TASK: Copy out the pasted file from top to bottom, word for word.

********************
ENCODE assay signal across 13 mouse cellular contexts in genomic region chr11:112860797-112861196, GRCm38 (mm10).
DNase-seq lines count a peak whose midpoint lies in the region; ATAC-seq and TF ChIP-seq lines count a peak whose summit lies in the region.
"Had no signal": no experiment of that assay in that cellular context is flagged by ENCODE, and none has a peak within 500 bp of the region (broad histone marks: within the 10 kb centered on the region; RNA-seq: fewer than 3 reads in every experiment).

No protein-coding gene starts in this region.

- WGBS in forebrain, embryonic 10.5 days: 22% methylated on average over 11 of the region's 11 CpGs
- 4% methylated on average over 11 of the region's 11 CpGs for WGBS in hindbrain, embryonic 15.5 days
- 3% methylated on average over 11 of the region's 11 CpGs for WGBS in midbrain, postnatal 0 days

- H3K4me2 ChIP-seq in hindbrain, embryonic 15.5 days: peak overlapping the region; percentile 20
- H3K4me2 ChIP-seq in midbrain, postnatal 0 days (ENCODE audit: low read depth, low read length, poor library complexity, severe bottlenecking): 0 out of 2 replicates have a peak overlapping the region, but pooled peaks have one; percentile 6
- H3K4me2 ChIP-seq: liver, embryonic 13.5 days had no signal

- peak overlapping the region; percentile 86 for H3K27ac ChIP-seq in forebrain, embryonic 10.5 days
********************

ENCODE assay signal across 13 mouse cellular contexts in genomic region chr11:112860797-112861196, GRCm38 (mm10).
DNase-seq lines count a peak whose midpoint lies in the region; ATAC-seq and TF ChIP-seq lines count a peak whose summit lies in the region.
"Had no signal": no experiment of that assay in that cellular context is flagged by ENCODE, and none has a peak within 500 bp of the region (broad histone marks: within the 10 kb centered on the region; RNA-seq: fewer than 3 reads in every experiment).

No protein-coding gene starts in this region.

- WGBS in forebrain, embryonic 10.5 days: 22% methylated on average over 11 of the region's 11 CpGs
- 4% methylated on average over 11 of the region's 11 CpGs for WGBS in hindbrain, embryonic 15.5 days
- 3% methylated on average over 11 of the region's 11 CpGs for WGBS in midbrain, postnatal 0 days

- H3K4me2 ChIP-seq in hindbrain, embryonic 15.5 days: peak overlapping the region; percentile 20
- H3K4me2 ChIP-seq in midbrain, postnatal 0 days (ENCODE audit: low read depth, low read length, poor library complexity, severe bottlenecking): 0 out of 2 replicates have a peak overlapping the region, but pooled peaks have one; percentile 6
- H3K4me2 ChIP-seq: liver, embryonic 13.5 days had no signal

- peak overlapping the region; percentile 86 for H3K27ac ChIP-seq in forebrain, embryonic 10.5 days